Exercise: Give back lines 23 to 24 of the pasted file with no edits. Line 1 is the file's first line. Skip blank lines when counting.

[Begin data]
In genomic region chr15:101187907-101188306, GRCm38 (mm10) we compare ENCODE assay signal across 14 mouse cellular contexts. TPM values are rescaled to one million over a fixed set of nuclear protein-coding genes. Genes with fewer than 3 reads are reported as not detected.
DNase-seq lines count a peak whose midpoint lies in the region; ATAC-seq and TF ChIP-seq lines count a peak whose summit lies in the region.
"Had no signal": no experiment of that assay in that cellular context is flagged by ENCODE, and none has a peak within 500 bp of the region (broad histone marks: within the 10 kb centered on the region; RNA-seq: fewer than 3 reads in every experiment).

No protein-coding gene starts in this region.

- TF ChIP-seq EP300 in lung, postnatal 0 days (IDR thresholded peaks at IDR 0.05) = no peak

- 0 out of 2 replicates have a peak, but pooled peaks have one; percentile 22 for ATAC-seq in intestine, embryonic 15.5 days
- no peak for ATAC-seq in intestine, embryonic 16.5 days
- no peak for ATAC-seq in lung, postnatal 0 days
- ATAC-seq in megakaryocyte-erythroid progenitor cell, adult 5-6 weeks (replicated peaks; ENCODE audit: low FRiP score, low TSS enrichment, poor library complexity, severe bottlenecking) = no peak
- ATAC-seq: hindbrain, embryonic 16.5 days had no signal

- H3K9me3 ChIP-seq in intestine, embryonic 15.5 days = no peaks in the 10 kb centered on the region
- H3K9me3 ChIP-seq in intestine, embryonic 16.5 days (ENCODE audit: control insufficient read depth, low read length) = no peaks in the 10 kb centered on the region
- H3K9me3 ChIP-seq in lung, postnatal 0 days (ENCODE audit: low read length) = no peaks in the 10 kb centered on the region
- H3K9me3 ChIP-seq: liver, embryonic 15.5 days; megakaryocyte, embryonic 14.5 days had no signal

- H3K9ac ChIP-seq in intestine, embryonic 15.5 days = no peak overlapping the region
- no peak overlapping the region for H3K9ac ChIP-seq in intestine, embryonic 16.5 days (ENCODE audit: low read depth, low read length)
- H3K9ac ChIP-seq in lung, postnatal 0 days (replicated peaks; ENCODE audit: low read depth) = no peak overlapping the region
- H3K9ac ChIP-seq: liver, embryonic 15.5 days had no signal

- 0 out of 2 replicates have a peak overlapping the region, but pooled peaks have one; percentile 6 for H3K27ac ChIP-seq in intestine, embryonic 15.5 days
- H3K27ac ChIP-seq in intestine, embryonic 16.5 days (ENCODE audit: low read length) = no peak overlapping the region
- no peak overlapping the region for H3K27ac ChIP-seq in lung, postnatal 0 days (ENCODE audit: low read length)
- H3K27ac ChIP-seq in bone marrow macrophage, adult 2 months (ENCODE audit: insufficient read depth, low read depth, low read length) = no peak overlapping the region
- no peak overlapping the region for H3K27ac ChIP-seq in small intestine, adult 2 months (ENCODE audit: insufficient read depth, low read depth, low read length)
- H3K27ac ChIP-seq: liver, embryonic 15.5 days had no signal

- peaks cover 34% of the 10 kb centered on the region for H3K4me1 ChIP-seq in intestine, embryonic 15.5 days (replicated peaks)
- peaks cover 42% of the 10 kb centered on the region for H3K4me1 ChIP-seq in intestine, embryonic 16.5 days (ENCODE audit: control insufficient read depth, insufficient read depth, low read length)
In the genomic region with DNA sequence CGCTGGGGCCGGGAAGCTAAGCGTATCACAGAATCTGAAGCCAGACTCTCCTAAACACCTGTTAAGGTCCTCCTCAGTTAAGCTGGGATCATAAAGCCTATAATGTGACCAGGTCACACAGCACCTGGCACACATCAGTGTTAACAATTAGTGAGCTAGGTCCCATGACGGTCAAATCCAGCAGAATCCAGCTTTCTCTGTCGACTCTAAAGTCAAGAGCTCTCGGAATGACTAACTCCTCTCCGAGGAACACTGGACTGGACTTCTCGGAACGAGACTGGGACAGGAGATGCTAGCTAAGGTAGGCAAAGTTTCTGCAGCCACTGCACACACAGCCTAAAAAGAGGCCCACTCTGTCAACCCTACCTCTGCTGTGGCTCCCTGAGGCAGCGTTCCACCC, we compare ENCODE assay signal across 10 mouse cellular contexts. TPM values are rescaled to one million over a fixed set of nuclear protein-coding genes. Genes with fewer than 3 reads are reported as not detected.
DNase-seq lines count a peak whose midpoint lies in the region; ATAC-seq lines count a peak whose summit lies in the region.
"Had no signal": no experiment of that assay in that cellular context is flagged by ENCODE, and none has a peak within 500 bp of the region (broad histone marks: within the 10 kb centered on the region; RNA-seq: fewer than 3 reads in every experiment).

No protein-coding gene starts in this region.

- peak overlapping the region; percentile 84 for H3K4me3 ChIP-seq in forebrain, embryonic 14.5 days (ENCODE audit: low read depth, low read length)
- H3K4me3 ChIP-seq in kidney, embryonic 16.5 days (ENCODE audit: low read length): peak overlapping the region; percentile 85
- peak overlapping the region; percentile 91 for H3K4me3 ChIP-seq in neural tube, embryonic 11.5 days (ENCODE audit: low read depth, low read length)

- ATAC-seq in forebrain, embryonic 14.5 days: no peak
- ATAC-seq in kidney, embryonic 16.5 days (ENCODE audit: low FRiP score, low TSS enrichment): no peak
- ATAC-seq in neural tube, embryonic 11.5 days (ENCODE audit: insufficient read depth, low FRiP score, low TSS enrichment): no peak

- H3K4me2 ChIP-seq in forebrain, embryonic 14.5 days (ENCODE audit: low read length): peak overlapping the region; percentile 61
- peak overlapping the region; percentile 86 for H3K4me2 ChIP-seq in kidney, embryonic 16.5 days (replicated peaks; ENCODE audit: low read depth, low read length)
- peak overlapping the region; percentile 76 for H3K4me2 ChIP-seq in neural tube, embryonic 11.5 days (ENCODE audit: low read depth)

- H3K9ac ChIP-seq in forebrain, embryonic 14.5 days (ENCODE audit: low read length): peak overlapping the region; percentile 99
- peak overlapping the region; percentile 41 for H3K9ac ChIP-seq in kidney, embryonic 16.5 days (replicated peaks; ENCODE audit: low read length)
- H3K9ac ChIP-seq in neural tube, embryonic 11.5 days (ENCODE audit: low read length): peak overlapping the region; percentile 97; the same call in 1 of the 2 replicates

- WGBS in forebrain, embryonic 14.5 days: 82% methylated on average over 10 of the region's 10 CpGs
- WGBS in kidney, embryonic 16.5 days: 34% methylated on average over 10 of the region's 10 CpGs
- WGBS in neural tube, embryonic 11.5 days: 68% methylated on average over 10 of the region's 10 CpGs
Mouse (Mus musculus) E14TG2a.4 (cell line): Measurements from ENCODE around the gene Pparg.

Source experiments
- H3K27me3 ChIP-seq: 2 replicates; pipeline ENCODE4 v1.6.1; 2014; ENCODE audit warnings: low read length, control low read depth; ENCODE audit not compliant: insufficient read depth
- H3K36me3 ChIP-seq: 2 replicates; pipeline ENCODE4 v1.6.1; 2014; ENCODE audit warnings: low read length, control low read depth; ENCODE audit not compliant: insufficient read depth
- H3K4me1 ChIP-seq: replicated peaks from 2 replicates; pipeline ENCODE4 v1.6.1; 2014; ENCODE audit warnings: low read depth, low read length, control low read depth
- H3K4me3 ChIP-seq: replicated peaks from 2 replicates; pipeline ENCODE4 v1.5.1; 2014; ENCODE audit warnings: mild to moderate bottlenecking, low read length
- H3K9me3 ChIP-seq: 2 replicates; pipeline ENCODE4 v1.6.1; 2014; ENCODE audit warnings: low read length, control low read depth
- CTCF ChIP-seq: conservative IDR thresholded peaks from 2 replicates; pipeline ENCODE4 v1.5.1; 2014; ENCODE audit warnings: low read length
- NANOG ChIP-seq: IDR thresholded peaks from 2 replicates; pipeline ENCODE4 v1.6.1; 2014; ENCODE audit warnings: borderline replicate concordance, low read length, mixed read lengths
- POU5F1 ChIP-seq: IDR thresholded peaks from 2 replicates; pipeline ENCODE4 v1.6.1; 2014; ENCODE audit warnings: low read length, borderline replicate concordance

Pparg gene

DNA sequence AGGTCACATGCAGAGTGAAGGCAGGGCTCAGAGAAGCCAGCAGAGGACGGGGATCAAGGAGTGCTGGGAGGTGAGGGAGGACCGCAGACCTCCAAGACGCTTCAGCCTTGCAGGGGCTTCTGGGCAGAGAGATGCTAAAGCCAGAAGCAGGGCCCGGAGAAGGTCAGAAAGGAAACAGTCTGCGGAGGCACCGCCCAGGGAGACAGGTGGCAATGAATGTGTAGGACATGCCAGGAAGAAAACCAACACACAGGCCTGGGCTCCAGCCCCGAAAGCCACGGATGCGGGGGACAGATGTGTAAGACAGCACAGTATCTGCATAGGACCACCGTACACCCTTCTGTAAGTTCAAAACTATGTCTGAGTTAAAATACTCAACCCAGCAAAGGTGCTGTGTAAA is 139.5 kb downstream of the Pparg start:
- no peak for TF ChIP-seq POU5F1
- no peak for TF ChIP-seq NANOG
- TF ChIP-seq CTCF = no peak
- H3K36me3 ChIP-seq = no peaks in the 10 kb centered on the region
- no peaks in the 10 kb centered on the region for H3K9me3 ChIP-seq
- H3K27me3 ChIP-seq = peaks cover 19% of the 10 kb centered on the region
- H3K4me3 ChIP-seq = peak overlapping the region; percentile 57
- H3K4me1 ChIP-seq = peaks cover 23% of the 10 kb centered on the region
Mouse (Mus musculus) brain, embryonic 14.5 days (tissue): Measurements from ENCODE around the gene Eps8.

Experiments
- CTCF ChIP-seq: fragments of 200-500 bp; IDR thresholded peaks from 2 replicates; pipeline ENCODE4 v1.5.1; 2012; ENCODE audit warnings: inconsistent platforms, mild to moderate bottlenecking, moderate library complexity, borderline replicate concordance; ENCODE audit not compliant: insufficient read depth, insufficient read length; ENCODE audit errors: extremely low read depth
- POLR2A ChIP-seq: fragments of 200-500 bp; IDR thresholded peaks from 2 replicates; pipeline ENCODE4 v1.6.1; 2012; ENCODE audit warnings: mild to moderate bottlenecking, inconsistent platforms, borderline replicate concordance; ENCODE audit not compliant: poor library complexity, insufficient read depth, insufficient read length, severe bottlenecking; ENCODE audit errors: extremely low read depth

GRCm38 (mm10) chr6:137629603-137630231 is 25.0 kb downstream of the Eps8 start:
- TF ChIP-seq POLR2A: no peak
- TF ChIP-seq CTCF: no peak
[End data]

- no peak overlapping the region for H3K27ac ChIP-seq in small intestine, adult 2 months (ENCODE audit: insufficient read depth, low read depth, low read length)
- H3K27ac ChIP-seq: liver, embryonic 15.5 days had no signal